It could be called the briny deep, but that might be pushing it a little. Nevertheless, a new study confirming a salty ocean under the icy surface of Saturn’s moon, Enceladus, is significant. Further analysis of data from the Cassini space probe led by researchers at the University of Heidelberg (Germany) and the University of Colorado, Boulder (USA) and published in the journal Science [23 June 2011, paywalled, ] indicates the presence of large salt crystals that are ‘squeezed out’ by freezing water vapor that jets into the super-cold Enceladus atmosphere. The reasonable explanation for the salt is the existence of a large saltwater ocean. The scientist hypothesize that Enceladus has an ocean between the 50 mile (80 km) thick top layer of ice and the rocky core of the moon. The rocky core is deformed by the shifting gravitational pull of Saturn, which produces the heat necessary to keep the water from freezing.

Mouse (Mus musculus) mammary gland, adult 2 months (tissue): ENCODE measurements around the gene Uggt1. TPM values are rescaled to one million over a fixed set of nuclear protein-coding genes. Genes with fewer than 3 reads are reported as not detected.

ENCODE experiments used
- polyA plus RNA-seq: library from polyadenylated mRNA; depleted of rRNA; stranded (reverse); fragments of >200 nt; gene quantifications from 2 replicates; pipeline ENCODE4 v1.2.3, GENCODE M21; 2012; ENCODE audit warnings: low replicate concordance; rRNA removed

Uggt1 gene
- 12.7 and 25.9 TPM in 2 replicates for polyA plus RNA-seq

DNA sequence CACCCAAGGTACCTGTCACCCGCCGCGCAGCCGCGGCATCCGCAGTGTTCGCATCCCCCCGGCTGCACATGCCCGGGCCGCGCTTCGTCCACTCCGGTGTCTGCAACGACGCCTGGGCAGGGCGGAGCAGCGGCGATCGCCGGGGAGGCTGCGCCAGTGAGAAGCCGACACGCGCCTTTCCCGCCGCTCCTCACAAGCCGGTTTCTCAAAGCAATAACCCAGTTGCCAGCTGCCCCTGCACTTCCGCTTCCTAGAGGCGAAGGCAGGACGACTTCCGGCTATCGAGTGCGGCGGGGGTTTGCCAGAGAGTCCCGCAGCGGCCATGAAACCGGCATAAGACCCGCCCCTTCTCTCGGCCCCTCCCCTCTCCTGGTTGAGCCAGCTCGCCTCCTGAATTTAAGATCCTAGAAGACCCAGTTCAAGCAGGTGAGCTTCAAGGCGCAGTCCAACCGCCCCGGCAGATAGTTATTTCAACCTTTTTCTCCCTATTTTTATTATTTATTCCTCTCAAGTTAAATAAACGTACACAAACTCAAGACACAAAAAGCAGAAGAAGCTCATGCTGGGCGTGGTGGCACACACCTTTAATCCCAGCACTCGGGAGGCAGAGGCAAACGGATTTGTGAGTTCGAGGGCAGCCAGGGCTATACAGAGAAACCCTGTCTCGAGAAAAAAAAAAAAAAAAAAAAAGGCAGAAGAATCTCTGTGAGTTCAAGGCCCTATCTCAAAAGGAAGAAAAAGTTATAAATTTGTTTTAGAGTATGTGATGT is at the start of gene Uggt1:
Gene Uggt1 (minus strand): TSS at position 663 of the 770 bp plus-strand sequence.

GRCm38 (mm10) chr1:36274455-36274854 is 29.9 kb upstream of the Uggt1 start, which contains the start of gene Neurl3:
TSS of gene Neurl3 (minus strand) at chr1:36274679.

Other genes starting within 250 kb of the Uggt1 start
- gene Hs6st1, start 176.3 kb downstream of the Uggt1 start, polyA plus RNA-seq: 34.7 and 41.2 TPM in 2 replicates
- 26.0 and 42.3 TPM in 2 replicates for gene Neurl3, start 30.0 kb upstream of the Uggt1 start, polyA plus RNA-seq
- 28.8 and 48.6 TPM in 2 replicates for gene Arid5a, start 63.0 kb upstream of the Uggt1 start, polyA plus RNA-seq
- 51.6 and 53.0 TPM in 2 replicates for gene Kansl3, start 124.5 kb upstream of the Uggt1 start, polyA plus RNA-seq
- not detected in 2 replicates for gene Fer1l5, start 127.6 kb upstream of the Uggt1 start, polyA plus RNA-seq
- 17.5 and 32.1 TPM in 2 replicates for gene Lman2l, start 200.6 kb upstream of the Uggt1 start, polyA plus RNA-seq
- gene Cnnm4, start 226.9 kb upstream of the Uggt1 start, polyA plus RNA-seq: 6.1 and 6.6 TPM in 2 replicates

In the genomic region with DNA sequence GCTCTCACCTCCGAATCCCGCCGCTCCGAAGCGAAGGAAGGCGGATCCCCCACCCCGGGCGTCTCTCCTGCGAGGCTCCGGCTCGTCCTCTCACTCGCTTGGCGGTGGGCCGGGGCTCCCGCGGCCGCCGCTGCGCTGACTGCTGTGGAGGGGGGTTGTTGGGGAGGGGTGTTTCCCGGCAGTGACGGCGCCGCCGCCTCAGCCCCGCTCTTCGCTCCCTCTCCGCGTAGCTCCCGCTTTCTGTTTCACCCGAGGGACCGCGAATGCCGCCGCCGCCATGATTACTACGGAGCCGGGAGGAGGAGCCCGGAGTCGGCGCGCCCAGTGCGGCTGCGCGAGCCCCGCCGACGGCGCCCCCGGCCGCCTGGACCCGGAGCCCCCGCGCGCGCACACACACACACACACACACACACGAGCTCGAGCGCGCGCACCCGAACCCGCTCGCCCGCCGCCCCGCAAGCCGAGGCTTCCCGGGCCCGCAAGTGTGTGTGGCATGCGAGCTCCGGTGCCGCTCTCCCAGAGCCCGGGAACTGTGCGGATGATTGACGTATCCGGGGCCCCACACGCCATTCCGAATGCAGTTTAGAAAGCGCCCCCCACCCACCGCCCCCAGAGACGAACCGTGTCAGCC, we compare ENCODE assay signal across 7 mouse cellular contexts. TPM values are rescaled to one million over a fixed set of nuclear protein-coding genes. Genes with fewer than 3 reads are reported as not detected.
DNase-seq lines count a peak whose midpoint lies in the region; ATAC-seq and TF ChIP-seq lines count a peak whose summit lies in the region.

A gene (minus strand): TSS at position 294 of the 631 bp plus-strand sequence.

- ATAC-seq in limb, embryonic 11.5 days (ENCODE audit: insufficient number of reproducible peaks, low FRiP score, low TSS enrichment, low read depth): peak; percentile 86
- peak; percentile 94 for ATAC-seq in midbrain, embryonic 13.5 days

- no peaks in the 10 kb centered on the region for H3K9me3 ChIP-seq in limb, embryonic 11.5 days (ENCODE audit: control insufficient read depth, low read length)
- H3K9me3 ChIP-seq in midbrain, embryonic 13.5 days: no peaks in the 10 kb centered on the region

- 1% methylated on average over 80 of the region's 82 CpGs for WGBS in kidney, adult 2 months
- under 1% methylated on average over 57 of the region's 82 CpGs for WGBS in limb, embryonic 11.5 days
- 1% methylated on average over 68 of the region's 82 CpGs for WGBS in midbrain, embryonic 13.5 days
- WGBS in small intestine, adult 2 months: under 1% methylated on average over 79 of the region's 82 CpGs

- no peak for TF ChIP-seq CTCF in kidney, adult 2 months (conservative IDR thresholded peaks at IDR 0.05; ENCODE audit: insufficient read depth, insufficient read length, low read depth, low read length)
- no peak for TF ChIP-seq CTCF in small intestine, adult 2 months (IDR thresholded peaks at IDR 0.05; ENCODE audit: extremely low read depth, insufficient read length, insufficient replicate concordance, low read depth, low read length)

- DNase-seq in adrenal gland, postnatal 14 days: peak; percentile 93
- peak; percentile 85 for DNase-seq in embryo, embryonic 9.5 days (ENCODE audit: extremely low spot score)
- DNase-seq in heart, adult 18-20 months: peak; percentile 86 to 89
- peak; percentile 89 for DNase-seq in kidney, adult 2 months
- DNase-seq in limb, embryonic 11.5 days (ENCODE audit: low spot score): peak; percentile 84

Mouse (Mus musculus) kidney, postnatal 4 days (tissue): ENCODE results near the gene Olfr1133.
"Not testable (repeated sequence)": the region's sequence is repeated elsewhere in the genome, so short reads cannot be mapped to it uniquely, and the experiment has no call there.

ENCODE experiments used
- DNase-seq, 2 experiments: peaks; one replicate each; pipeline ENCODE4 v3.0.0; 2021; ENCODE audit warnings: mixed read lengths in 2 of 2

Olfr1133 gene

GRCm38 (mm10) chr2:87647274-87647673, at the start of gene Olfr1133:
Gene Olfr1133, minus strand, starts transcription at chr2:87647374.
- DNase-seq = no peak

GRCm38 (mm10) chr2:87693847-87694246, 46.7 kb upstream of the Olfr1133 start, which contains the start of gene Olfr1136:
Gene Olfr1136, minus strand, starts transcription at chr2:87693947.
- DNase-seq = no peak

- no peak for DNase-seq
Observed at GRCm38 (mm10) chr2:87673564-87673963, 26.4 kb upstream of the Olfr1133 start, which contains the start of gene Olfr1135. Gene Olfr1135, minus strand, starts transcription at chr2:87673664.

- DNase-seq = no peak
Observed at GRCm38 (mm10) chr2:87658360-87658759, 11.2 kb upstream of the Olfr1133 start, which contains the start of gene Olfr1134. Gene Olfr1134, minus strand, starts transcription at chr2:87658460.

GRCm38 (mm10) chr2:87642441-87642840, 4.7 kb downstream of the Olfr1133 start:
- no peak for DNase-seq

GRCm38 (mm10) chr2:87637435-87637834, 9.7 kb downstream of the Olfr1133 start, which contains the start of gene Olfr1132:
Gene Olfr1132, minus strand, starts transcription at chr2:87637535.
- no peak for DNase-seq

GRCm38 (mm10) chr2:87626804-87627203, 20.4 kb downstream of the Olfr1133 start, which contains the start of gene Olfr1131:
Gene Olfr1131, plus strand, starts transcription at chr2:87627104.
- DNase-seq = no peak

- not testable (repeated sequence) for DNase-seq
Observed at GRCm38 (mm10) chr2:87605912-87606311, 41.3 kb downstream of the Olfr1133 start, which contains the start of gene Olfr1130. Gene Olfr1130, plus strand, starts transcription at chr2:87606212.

It’s not much of a mental stretch to understand that a ‘relatively warm and salty ocean’ might be an environment favorable to life. We know of one such place already. The confirmation of a salty ocean on Enceladus also raises the possibility of many more such moons elsewhere in the cosmos, thus upping the probabilities for locating exogenous (non-Earth) life.